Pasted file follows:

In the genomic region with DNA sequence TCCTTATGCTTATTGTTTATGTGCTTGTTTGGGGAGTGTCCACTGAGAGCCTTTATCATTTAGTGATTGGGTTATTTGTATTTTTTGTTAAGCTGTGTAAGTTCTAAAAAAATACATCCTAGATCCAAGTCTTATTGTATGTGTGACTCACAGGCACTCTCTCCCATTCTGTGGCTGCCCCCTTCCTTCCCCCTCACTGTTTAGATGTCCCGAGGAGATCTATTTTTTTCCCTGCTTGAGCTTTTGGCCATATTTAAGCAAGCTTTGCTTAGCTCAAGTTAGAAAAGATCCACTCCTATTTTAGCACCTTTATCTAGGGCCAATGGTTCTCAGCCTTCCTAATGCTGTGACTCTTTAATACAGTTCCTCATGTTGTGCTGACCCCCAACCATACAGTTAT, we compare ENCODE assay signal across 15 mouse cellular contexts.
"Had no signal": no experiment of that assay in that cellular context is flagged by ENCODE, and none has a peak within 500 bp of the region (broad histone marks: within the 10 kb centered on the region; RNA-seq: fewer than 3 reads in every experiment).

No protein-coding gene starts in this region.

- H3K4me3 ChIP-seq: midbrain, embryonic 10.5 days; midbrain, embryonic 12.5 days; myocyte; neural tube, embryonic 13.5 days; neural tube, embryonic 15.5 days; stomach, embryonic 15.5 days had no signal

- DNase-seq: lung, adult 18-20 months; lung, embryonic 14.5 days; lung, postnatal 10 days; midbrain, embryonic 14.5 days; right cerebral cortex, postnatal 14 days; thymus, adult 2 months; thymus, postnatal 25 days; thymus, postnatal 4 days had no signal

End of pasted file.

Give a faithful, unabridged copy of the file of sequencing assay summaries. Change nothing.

In the genomic region with DNA sequence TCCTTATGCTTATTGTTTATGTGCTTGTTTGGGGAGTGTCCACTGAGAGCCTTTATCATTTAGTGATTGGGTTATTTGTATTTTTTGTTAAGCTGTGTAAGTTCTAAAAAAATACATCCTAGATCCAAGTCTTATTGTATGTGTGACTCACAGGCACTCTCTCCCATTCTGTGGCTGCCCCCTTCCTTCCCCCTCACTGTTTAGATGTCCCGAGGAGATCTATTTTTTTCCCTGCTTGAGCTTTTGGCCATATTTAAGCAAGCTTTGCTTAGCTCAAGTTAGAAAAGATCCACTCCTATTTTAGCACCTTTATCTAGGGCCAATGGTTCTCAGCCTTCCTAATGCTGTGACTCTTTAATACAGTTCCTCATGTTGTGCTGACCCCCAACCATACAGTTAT, we compare ENCODE assay signal across 15 mouse cellular contexts.
"Had no signal": no experiment of that assay in that cellular context is flagged by ENCODE, and none has a peak within 500 bp of the region (broad histone marks: within the 10 kb centered on the region; RNA-seq: fewer than 3 reads in every experiment).

No protein-coding gene starts in this region.

- H3K4me3 ChIP-seq: midbrain, embryonic 10.5 days; midbrain, embryonic 12.5 days; myocyte; neural tube, embryonic 13.5 days; neural tube, embryonic 15.5 days; stomach, embryonic 15.5 days had no signal

- DNase-seq: lung, adult 18-20 months; lung, embryonic 14.5 days; lung, postnatal 10 days; midbrain, embryonic 14.5 days; right cerebral cortex, postnatal 14 days; thymus, adult 2 months; thymus, postnatal 25 days; thymus, postnatal 4 days had no signal